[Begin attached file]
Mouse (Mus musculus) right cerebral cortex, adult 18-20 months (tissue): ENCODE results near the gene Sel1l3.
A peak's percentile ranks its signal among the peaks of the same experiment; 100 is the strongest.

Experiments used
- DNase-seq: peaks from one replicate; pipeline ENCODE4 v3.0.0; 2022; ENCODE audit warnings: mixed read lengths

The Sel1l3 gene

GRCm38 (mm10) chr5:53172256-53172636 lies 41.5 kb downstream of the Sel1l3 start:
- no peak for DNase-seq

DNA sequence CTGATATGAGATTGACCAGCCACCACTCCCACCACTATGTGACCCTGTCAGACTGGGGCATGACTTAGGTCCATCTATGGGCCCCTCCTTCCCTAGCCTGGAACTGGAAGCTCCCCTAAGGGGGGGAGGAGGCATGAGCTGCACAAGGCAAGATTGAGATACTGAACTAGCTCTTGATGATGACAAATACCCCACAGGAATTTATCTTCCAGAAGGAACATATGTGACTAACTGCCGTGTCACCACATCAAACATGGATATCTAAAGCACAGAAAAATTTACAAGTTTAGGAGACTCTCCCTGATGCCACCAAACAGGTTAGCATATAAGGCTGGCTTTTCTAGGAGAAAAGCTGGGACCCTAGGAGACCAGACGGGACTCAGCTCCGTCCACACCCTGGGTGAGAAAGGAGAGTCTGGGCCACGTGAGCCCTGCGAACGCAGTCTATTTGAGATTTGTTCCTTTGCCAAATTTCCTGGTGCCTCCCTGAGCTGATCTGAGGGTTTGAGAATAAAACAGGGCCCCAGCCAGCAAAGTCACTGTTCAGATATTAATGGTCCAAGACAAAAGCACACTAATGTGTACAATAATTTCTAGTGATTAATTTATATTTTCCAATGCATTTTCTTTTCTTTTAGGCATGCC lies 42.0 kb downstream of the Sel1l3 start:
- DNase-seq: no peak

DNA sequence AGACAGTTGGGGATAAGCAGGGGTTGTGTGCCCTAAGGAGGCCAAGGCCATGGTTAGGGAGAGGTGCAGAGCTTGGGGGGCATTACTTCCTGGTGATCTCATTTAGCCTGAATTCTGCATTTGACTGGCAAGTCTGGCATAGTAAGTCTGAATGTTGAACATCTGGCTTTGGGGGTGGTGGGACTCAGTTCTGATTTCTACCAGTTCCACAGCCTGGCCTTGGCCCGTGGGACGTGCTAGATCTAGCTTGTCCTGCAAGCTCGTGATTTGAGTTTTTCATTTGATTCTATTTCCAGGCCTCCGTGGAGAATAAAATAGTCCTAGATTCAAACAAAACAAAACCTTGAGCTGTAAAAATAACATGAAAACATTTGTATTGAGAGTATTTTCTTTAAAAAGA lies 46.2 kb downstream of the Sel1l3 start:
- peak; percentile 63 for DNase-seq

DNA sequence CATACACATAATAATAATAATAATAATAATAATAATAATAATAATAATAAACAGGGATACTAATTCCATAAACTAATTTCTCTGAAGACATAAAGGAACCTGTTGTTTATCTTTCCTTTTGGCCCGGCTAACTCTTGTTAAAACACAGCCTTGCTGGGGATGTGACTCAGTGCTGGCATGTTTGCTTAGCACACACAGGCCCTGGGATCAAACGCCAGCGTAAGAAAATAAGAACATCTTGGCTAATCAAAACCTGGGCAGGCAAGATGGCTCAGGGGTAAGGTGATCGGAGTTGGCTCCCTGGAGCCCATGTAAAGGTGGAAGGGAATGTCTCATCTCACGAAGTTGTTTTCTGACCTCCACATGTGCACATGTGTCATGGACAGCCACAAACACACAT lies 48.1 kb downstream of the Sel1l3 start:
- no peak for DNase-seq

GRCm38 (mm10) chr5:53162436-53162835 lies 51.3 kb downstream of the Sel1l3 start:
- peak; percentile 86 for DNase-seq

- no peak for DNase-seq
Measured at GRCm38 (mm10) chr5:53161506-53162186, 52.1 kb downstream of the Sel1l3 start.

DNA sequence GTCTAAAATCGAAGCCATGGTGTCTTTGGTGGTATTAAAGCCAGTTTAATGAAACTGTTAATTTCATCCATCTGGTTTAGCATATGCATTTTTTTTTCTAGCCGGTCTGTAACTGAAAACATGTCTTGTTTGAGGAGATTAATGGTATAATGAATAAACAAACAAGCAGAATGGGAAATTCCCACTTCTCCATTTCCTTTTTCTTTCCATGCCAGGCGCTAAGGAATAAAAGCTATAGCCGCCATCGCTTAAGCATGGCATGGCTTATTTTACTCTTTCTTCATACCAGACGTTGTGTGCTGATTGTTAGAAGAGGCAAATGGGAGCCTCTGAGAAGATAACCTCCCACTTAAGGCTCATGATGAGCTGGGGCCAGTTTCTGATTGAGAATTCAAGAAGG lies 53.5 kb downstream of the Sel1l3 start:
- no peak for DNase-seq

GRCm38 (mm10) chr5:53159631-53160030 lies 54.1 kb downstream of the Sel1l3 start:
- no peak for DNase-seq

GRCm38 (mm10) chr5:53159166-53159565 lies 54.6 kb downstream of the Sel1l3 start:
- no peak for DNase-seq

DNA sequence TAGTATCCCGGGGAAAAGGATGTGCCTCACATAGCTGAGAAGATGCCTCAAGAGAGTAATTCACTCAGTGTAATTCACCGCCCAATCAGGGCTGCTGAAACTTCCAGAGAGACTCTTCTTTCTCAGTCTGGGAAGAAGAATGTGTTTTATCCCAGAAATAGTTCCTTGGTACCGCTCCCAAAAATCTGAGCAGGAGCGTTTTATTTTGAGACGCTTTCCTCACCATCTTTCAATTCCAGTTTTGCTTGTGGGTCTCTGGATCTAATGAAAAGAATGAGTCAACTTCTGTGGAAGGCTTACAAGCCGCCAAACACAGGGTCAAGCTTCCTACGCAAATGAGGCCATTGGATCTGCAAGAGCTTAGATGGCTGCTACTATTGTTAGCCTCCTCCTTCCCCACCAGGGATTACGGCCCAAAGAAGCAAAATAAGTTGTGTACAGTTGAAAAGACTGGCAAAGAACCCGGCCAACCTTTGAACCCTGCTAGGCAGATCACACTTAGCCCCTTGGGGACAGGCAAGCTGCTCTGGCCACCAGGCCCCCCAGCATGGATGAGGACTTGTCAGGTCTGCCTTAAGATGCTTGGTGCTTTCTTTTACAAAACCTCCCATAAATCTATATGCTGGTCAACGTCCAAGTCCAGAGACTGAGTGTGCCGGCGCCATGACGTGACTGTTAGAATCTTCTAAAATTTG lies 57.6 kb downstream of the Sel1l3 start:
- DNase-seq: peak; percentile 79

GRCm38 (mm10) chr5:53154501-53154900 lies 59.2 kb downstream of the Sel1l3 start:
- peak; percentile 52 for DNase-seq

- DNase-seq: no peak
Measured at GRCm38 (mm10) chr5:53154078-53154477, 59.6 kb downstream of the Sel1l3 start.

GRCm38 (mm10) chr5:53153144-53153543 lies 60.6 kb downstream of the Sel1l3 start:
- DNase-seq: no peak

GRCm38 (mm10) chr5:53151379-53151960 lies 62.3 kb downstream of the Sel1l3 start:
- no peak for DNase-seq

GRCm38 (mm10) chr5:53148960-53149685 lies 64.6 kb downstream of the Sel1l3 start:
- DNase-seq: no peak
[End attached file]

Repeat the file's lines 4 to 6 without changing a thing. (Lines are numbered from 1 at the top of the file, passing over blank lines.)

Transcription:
- DNase-seq: peaks from one replicate; pipeline ENCODE4 v3.0.0; 2022; ENCODE audit warnings: mixed read lengths

The Sel1l3 gene

GRCm38 (mm10) chr5:53172256-53172636 lies 41.5 kb downstream of the Sel1l3 start: